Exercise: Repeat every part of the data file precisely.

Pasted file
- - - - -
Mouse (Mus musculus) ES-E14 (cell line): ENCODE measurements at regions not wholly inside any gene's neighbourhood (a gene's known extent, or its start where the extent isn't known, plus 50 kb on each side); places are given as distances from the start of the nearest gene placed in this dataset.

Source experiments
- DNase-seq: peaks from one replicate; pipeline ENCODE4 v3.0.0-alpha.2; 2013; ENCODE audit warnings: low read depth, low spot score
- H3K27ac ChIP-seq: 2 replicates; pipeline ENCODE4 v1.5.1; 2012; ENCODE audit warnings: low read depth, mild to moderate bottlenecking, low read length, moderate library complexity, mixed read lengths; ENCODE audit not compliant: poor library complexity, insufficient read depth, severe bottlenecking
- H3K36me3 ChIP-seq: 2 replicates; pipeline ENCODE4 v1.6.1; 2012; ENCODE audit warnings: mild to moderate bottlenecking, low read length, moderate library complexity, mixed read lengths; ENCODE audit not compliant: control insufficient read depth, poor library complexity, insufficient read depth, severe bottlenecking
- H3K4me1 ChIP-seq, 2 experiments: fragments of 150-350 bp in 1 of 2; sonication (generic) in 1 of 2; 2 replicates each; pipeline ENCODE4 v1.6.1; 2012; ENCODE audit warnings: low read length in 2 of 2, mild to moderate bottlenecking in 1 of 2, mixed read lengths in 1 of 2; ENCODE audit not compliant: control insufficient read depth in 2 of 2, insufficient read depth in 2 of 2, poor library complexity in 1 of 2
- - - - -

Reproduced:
Mouse (Mus musculus) ES-E14 (cell line): ENCODE measurements at regions not wholly inside any gene's neighbourhood (a gene's known extent, or its start where the extent isn't known, plus 50 kb on each side); places are given as distances from the start of the nearest gene placed in this dataset.

Source experiments
- DNase-seq: peaks from one replicate; pipeline ENCODE4 v3.0.0-alpha.2; 2013; ENCODE audit warnings: low read depth, low spot score
- H3K27ac ChIP-seq: 2 replicates; pipeline ENCODE4 v1.5.1; 2012; ENCODE audit warnings: low read depth, mild to moderate bottlenecking, low read length, moderate library complexity, mixed read lengths; ENCODE audit not compliant: poor library complexity, insufficient read depth, severe bottlenecking
- H3K36me3 ChIP-seq: 2 replicates; pipeline ENCODE4 v1.6.1; 2012; ENCODE audit warnings: mild to moderate bottlenecking, low read length, moderate library complexity, mixed read lengths; ENCODE audit not compliant: control insufficient read depth, poor library complexity, insufficient read depth, severe bottlenecking
- H3K4me1 ChIP-seq, 2 experiments: fragments of 150-350 bp in 1 of 2; sonication (generic) in 1 of 2; 2 replicates each; pipeline ENCODE4 v1.6.1; 2012; ENCODE audit warnings: low read length in 2 of 2, mild to moderate bottlenecking in 1 of 2, mixed read lengths in 1 of 2; ENCODE audit not compliant: control insufficient read depth in 2 of 2, insufficient read depth in 2 of 2, poor library complexity in 1 of 2